Set clear ground rules early on

As a team and organizational coach, one of the first things I ask my clients about is their ground rules around how the team has agreed to operate. Ground rules can be as simple as turning off cell phones during meetings, and as sophisticated as formal agenda templates and protocols for running meetings. The important thing is that the team agrees to a set of rules that allow them to work efficiently and effectively. A good team collectively enforces the rules, without shaming the rule-breakers. They regularly review their ground rules, changing existing ones and experiment with new ones.

Virtual teams need to create ground rules that help facilitate communications in their unique circumstances. For example, some virtual teams set rules around meeting times (i.e. “only meet in the morning” or “never meet on Fridays”). The point is to codify the agreements the team has made and to lock in good practices as new ground rules. Take the time to start this list of rules when the team forms, and then review them with each retrospective.

Retrospect, retrospect again, then retrospect some more

Finally, one of the best practices any virtual team can do is to hold retrospectives routinely. This can be anything from a two minute chat about how to make your meetings more effective, to scheduled retrospectives at the end of each working sprint or iteration, to day-long retrospectives each quarter to address deeper issues as a collective group. As with any retrospective, make sure you take the time to first gather data, then develop insight, then determine possible actions. Finish with a clear review of what the team has committed to and record who will be doing what and by when.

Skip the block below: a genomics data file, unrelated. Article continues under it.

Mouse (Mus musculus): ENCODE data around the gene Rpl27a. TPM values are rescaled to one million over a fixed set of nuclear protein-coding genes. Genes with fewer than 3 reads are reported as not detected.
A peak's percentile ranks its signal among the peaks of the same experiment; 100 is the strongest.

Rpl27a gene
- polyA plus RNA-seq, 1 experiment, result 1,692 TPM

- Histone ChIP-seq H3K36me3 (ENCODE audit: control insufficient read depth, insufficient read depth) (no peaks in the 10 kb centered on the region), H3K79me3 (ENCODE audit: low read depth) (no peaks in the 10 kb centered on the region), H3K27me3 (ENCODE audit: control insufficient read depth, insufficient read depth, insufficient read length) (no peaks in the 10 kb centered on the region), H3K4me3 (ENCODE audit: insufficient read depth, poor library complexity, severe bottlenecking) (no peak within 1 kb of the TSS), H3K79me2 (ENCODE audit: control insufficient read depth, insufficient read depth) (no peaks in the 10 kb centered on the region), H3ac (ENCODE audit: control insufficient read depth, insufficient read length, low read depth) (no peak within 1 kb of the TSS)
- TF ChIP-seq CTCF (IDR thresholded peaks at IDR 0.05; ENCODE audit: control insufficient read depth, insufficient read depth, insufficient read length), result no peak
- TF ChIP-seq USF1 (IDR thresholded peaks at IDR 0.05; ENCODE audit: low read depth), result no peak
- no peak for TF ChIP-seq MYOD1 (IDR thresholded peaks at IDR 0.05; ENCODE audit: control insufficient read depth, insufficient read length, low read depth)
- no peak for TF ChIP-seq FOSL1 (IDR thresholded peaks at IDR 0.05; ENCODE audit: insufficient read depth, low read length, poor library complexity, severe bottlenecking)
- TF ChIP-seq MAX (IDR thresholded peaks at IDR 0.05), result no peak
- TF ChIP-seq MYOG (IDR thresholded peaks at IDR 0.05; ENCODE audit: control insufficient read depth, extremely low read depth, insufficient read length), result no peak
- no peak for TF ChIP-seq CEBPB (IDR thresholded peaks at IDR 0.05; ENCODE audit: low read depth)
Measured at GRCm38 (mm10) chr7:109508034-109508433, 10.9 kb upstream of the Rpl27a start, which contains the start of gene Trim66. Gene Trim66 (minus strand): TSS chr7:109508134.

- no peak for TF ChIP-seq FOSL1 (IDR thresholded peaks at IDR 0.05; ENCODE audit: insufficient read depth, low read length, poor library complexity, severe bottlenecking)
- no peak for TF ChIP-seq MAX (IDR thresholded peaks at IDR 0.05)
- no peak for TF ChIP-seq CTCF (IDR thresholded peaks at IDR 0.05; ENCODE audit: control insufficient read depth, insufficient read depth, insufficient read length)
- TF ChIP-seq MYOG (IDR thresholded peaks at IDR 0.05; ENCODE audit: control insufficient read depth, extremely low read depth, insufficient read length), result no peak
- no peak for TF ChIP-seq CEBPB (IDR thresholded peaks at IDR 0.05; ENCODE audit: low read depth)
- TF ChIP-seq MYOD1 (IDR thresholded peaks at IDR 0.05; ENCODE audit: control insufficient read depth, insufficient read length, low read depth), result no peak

With more and more work becoming project-based, and more of us tapping into the global talent pool, the use of virtual teams will soon become the norm rather than the exception. Getting ahead of the curve will separate the leaders from the pack in the coming years.

If you would like to listen to my interviews with experts on virtual teams, sign up for the summit using the link below! There you can also find downloadable audio files and transcripts available at a discounted early-bird price.

http://www.eckfeldt.com/virtualteams

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Bruce Eckfeldt is highly-focused, results-based performance coach. Previously an entrepreneur and a former Inc 500 CEO he now focuses on advising startups and high-growth companies on leadership and management. He is a long-time member of the New York City Chapter of the Entrepreneurs’ Organization and a mentor for the EO Accelerators, ERA, and SBS programs. You can reach him atbruce@eckfeldt.com or visit his website at http://www.eckfeldt.com.